Rocky Rochon | Has designs on us
The Seattle interior designer has a who's who client list that he won't divulge. But he's been making grand homes around town more elegant for almost 14 years now. Before that he worked his magic in San Francisco.
Q: Which group did you hang with in high school?
A: I ran with the library kids, and I ran with the wild kids, the ones who stole cars.
Q: What's your favorite color for comfort, passion, sophistication?
A: This is one of my pet-peeve questions. Because I don't believe in color prejudice. Color is all based on life experiences and preferences. If your mother put you in a yellow crib, then it will be comforting to you if she's loving, if she's not Joan Crawford. But if she got hit by a school bus . . .
Q: Do you watch those design shows on TV?
A: I do. I'm kind of addicted, and they're so tacky.
Q: The White House: Remodel or raze?
A: Remodel. I'm a conservationist. In fact, I don't think we hold onto our history enough, especially in this city.
Q: What is the cheapest piece in your home that you've just gotta have?
A: Kosher salt.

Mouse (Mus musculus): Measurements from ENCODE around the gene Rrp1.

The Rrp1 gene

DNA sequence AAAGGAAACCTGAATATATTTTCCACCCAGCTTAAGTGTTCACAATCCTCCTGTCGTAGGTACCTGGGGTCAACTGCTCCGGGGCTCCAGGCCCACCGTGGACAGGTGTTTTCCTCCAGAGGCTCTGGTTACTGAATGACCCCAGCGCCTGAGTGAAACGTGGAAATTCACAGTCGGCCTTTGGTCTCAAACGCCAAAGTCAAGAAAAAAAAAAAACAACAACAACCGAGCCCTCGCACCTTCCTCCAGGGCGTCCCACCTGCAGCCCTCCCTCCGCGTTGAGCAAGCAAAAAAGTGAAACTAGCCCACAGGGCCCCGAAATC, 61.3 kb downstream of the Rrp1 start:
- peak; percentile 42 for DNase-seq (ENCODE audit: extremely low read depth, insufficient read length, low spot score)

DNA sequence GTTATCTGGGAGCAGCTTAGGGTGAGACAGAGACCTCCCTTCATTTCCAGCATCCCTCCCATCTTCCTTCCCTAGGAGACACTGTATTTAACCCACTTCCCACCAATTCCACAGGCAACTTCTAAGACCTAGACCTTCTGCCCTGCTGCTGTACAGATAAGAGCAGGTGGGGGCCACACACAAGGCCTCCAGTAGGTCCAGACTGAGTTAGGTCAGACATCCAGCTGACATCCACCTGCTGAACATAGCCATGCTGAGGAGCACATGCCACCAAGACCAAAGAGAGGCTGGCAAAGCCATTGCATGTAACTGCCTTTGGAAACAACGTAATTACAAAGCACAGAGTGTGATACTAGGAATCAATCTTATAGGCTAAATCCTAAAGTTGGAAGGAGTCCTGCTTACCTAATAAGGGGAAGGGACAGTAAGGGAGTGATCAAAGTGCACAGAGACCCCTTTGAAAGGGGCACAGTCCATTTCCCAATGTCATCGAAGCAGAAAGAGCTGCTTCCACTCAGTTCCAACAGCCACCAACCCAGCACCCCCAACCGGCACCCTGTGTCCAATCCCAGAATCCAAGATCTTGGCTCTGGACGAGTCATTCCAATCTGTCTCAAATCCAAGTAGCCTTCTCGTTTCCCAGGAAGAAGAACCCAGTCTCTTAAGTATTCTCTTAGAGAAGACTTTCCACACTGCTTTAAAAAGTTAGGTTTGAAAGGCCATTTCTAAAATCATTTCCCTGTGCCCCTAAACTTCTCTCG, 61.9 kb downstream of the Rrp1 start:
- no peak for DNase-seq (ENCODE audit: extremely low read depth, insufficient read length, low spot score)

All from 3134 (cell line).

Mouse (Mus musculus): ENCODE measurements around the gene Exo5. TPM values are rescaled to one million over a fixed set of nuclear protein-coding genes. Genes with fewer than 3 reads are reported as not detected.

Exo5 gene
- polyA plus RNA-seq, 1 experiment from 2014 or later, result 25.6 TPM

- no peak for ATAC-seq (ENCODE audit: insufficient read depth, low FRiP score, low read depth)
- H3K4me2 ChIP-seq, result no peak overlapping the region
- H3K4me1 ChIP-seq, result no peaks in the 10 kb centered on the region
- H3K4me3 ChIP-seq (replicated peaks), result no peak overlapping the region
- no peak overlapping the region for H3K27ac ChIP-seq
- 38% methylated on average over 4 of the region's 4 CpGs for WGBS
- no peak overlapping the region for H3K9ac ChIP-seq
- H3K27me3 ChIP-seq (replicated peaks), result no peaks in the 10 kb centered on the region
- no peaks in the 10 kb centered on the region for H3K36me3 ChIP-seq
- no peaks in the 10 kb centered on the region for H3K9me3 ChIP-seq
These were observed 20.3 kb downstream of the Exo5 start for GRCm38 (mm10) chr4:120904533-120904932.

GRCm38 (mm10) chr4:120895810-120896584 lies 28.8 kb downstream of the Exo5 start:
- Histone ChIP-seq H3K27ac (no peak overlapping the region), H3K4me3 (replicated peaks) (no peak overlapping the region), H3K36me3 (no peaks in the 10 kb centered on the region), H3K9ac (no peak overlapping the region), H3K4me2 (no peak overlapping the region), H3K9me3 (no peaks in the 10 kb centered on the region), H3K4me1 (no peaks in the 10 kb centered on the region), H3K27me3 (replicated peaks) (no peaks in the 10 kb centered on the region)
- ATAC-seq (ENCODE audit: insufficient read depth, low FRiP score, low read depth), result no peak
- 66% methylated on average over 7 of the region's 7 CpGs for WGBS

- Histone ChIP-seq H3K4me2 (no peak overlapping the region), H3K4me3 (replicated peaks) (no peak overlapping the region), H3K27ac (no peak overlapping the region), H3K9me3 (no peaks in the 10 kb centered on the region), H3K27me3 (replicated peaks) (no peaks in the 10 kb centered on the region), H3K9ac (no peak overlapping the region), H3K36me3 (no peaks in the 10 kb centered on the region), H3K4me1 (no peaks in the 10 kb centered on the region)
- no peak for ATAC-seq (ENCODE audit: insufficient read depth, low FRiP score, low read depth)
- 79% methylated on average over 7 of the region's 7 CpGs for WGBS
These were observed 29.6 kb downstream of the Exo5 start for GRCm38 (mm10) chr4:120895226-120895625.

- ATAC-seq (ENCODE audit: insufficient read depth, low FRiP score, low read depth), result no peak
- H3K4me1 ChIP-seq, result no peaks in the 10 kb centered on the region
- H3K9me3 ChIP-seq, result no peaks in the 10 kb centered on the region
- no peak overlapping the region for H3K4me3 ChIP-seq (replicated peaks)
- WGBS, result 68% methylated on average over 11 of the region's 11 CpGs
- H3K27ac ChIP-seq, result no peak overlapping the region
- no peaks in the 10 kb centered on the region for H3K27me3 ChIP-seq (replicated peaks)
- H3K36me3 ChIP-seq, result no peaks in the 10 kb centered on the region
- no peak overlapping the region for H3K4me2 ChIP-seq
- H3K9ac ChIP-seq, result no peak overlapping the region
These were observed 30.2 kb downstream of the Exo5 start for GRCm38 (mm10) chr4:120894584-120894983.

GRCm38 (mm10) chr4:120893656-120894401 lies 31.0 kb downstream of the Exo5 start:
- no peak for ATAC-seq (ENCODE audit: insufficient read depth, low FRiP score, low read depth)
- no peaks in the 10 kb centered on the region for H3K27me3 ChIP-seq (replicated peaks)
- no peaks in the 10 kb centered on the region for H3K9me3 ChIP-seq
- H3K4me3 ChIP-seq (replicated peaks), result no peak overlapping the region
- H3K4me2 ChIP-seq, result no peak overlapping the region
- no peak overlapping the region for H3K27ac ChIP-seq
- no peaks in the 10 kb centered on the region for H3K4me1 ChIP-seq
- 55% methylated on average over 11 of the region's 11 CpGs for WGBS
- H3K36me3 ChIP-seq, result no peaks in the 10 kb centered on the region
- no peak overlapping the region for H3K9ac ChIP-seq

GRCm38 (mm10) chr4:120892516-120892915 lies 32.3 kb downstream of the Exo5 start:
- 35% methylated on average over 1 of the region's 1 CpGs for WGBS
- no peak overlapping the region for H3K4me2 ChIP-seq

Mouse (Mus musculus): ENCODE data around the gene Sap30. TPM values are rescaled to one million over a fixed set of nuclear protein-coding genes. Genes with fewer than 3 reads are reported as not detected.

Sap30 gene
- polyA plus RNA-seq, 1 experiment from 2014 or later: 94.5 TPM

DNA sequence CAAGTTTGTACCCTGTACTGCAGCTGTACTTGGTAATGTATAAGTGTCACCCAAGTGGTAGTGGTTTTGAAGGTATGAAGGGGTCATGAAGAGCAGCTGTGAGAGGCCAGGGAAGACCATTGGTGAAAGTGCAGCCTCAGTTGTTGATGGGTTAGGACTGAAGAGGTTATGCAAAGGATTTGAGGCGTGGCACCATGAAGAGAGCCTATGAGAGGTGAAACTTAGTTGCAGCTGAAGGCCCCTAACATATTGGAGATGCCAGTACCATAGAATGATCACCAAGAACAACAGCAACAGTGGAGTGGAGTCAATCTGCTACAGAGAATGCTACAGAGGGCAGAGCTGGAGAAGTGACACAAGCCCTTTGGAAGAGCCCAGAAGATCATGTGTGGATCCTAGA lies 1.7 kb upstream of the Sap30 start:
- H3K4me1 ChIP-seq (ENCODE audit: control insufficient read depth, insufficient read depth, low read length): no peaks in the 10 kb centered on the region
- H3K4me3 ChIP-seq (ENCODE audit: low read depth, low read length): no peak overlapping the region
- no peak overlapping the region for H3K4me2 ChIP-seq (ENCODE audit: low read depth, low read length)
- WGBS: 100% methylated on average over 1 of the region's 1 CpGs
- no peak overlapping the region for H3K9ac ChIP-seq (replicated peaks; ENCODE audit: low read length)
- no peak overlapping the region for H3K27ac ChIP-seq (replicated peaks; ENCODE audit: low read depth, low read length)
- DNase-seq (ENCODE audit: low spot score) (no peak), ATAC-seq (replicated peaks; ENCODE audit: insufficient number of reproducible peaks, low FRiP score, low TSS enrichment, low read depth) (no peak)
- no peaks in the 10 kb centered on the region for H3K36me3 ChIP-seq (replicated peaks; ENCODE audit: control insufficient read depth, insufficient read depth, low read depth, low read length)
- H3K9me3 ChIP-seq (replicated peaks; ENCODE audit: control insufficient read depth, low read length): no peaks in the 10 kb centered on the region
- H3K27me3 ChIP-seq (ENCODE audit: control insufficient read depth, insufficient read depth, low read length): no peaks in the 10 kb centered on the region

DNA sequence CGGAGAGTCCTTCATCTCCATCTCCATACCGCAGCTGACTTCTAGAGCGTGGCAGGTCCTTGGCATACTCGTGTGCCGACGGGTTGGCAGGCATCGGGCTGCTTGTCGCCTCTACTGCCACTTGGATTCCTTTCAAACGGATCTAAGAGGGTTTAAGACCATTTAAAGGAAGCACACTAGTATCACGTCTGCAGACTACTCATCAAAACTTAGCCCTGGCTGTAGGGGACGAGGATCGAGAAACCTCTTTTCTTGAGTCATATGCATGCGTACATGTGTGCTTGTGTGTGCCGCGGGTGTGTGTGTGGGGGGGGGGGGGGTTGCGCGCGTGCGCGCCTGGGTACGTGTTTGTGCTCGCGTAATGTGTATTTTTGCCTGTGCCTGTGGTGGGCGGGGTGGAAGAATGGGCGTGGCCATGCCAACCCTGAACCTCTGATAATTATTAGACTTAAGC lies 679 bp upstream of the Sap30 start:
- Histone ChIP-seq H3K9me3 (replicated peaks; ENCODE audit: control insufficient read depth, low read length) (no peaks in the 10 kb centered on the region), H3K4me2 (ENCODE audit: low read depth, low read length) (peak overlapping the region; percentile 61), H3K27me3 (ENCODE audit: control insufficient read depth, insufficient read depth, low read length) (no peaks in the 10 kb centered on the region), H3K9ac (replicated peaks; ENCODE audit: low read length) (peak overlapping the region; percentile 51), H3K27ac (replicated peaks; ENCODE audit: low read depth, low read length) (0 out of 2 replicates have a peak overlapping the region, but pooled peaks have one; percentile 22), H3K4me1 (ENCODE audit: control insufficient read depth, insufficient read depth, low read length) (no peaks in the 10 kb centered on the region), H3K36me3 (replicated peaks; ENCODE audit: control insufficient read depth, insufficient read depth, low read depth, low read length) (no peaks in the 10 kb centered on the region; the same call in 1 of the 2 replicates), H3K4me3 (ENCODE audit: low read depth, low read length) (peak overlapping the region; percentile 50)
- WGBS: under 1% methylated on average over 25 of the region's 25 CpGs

Q: Most expensive piece?
A: One of my favorite things is a Giacometti etching I got at a thrift store for $45, and my Louis XV parlor set I bought 20 years go.
Q: What was your room like when you were a kid, and did you share it?
A: I shared a room with my brother until I was about 13. When I was 10 or 11 was the first time I designed my room. I painted it acidic lime green. The house was a rambler, but I put rough cedar beams in the ceiling. It had kind of orange and brown shag carpet. Then, the week after the carpet got put in I was doing an India-ink sketch in my room and I spilled it. So I cut a square out of the carpet in the back of the closet and put it down. But I didn't tape it, and my mother sucked it up in the vacuum.
Q: Any pets?
A: I have a 14-year-old son! A golden retriever and a Belgium lop-eared bunny.
Q: Ideal party?
A: When I lived in San Francisco, my wife and I did a Lifestyles of the Rich and Famous, and this party is still talked about. We invited our friends as either a rich or famous person we thought they most encapsulated. We ended up having three Lucille Balls, which was hysterical. Q: Favorite guilty pleasures?
A: Fixing things that are broken, rescuing things, solitaire on the computer and crossword puzzles.
Q: How can we figure out what we want in a house?
A: I use visual imagery. It's a visual language, it's a visual business. I bring tons and tons and tons of magazines and books. And people have to go through all of them. I tell them to tag the things that make them feel good. One customer tagged an ad for chocolate, and that was great.
Rebecca Teagarden is assistant editor of Pacific Northwest magazine. Benjamin Benschneider is a magazine staff photographer.
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